Schtulmann indicated that he expected the president to continue throwing up legal obstacles to companies that might compete with Pemex, even if outside actors such as the US government sought to interfere in order to protect US companies’ interests. “If they made investments, they are going to try to operate, but it will all come down to a legal battle,” he remarked. “There could be strong retaliation from [Washington] toward this, and also from private parties.”
He also stressed that Lopez Obrador was determined to protect Pemex’s control over the downstream sector, particularly with respect to petroleum product imports, distribution and sales. The president’s “main motivation” for rolling out the new legislation, he said, is to prevent the NOC from losing any more market share.
This makes sense, given that the previous administration’s reforms have had a significant impact on Pemex’s downstream business. True, the NOC has lost its monopoly on upstream development projects, and it has seen a few new fields auctioned off to IOCs and privately owned firms since 2013-2014. But it has also seen its share of the domestic diesel and gasoline market drop “by double digits,” Bloomberg remarked last week. And in June 2020, it saw the total volume of diesel imported by private companies drop below its own import totals for the first time ever.
This development does not line up with the policy preferences of the Mexican president, who made it clear on March 29 that he believed opening the downstream fuel sector up to competition had spurred corruption. During a daily press briefing, he said: “Over 1,000 permits were granted in Mexico during the [previous] neo-liberal administrations to import gasoline and diesel, many of which were never used, but were kept for speculation purposes, even avoiding payments of royalties for years.”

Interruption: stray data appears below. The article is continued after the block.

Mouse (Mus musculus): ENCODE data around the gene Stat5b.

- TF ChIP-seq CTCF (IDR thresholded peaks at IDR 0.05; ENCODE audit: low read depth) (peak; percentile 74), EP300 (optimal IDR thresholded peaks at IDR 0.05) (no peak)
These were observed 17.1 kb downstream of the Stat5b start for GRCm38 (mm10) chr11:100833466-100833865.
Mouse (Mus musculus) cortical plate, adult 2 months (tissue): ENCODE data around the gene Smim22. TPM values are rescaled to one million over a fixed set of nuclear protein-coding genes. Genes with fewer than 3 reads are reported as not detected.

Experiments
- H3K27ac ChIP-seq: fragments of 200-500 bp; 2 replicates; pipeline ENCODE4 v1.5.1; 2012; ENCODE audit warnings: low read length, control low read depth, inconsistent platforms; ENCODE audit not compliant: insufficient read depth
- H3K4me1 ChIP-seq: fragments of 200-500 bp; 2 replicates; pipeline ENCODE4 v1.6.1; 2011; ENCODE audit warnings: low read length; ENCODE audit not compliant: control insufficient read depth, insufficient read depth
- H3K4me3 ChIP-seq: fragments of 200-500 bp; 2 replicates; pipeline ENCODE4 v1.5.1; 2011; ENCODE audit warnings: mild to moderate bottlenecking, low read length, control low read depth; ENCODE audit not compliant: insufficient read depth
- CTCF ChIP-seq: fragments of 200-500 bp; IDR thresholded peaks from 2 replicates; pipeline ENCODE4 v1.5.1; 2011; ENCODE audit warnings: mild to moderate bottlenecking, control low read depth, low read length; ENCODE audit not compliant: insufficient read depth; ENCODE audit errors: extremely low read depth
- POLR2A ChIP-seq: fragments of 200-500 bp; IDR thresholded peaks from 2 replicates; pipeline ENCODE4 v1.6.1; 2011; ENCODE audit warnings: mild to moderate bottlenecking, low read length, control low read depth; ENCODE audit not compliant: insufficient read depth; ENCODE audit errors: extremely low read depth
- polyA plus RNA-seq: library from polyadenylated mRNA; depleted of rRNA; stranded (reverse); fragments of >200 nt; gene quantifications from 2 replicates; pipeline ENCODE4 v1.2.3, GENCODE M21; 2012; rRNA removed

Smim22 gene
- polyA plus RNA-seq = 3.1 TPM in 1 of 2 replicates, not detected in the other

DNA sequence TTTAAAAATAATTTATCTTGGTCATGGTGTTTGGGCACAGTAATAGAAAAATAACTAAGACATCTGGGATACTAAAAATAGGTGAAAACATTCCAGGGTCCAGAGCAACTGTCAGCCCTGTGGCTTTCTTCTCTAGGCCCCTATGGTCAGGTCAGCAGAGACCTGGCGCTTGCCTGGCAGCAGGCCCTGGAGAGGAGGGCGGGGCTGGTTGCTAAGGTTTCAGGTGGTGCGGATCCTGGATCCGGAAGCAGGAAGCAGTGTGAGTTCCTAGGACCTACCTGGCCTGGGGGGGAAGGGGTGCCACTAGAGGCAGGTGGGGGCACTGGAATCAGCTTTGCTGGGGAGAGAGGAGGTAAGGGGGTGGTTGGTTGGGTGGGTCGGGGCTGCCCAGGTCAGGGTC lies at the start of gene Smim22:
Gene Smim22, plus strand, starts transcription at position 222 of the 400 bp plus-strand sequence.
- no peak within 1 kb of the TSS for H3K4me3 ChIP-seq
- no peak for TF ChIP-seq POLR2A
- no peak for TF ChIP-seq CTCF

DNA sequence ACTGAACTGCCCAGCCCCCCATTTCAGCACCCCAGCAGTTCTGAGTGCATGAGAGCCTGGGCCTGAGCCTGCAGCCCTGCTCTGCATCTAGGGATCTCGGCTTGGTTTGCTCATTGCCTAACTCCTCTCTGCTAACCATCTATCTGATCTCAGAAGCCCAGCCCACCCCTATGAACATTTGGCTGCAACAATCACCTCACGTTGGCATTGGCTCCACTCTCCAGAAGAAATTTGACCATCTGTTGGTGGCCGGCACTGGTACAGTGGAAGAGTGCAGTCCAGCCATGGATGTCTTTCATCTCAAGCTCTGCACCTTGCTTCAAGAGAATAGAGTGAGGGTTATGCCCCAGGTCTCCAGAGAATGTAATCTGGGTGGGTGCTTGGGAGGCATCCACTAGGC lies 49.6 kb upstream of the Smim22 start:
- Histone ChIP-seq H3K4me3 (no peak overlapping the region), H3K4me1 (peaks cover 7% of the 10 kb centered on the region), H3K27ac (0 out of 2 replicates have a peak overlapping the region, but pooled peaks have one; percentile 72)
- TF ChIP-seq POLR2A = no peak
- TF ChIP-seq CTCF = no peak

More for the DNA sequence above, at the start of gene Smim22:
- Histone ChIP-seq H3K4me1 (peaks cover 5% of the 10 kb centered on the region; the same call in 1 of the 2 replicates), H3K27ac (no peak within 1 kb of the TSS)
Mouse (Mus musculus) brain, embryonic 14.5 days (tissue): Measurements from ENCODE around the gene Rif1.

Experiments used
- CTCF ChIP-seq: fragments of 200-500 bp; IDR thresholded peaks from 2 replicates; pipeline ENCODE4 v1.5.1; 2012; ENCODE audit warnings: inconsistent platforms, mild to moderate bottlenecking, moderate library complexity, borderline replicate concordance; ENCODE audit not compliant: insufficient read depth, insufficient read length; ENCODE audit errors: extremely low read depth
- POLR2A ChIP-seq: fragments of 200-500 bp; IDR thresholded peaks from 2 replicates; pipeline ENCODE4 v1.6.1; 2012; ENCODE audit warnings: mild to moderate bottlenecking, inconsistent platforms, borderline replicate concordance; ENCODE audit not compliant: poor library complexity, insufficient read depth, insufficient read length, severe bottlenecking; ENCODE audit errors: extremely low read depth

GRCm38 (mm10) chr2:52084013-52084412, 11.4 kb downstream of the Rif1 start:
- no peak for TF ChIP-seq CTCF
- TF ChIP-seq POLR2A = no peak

He went on to say that his government would be taking a closer look at all private companies seeking permission to import petroleum products. From now on, he said, import permits will only go to firms that can prove that they own or lease storage facilities that hold five days’ worth of fuel.
The practical effect of this measure will be a reduction in the number of new petroleum product import contracts, Lopez Obrador said. “We will honour contracts, but we will not grant any more permits. We need to protect Pemex to ensure supply,” he declared.
The president acknowledged that Mexico was still reliant on fuel imports and attributed this dependence to under-investment in Pemex’s refining assets. He described the situation as unacceptable, saying: “We cannot continue depending on imported fuel.”
It is too early to say how the new bill might affect Mexico’s oil and gas industry.
On the one hand, it has yet to pass through the legislature, so its provisions have not taken effect. On the other hand, even if it does become law, it may draw a challenge from Mexico’s Supreme Court, which has sought to block some of the president’s other attempts to support public-sector energy companies.
Nevertheless, it does indicate that Lopez Obrador is not taking a different approach to energy policy in the run-up to Mexico’s mid-term elections in June of this year. As such, his administration may very well float more proposals designed to benefit Pemex and other state-controlled energy companies over the next two months.